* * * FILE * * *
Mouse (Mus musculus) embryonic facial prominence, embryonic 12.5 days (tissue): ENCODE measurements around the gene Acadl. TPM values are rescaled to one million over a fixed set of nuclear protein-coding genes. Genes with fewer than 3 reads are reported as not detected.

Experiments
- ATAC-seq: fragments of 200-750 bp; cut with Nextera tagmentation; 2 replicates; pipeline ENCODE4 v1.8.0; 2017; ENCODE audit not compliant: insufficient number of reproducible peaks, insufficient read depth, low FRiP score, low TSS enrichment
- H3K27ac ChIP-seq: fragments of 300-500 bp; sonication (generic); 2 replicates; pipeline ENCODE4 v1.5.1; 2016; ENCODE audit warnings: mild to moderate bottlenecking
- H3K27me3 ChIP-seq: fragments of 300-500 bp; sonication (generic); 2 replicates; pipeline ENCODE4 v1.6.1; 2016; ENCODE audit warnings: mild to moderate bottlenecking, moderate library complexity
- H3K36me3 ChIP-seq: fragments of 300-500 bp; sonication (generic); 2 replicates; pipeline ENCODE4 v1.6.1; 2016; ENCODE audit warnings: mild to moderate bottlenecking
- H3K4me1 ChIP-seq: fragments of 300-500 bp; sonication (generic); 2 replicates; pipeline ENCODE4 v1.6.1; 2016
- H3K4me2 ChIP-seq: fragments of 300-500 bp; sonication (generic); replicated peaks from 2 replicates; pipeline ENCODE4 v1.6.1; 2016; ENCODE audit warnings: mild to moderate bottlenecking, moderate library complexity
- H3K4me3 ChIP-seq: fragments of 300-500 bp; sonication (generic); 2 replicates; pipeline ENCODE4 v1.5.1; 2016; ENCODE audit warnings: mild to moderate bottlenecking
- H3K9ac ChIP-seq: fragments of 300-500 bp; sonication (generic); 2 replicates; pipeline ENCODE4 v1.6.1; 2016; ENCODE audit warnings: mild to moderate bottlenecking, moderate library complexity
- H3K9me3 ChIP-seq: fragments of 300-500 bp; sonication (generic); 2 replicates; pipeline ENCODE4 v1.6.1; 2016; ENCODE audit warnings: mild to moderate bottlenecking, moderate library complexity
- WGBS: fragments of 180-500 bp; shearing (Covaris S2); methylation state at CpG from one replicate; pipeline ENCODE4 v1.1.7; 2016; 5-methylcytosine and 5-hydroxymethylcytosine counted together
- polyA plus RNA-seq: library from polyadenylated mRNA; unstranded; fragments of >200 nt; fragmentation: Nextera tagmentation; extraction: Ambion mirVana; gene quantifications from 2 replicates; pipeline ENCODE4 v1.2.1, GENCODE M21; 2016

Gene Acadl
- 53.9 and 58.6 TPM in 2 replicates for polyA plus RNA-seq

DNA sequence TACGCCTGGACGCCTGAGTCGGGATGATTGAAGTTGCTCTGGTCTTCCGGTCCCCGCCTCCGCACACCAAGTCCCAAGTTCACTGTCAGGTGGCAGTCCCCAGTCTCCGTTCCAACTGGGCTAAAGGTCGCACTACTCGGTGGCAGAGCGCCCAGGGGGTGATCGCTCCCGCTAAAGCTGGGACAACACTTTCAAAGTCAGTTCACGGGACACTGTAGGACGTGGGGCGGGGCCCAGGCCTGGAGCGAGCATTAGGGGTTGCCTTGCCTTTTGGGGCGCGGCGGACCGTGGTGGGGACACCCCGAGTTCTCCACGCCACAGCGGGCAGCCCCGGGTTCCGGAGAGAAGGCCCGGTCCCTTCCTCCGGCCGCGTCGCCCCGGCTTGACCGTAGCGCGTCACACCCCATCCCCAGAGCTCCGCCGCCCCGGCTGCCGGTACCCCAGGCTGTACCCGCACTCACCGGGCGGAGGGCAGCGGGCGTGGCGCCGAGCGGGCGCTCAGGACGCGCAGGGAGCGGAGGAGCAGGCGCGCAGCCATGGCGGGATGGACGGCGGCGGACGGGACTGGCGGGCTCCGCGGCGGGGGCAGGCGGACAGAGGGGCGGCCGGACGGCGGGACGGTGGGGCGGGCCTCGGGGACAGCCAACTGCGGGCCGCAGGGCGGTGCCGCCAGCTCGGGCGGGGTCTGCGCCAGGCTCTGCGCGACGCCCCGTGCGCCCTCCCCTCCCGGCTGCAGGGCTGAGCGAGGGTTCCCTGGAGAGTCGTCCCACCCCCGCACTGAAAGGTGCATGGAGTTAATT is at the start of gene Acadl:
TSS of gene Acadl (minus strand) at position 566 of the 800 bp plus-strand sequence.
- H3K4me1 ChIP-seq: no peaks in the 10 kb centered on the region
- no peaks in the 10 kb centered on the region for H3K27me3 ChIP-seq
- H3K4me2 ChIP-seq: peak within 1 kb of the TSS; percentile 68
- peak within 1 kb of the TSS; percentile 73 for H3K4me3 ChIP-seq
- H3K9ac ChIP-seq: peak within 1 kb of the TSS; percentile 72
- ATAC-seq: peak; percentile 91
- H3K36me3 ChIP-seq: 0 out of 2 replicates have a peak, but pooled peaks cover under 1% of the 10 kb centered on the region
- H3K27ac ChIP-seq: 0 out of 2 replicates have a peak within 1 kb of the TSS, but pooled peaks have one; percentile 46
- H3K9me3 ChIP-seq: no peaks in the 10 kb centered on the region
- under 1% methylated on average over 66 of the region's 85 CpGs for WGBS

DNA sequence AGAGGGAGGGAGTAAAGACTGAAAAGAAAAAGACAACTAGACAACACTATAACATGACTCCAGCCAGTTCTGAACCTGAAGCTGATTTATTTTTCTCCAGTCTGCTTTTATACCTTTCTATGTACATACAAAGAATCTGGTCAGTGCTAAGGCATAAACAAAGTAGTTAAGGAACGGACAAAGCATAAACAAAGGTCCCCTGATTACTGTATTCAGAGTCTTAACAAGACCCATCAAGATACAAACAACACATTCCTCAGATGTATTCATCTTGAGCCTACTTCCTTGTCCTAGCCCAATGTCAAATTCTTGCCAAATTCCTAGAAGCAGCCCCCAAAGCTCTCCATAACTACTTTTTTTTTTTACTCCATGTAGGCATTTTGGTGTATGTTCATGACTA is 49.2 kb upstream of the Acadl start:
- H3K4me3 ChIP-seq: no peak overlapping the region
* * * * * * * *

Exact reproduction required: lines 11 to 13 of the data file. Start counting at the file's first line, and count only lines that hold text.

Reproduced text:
- H3K9me3 ChIP-seq: fragments of 300-500 bp; sonication (generic); 2 replicates; pipeline ENCODE4 v1.6.1; 2016; ENCODE audit warnings: mild to moderate bottlenecking, moderate library complexity
- WGBS: fragments of 180-500 bp; shearing (Covaris S2); methylation state at CpG from one replicate; pipeline ENCODE4 v1.1.7; 2016; 5-methylcytosine and 5-hydroxymethylcytosine counted together
- polyA plus RNA-seq: library from polyadenylated mRNA; unstranded; fragments of >200 nt; fragmentation: Nextera tagmentation; extraction: Ambion mirVana; gene quantifications from 2 replicates; pipeline ENCODE4 v1.2.1, GENCODE M21; 2016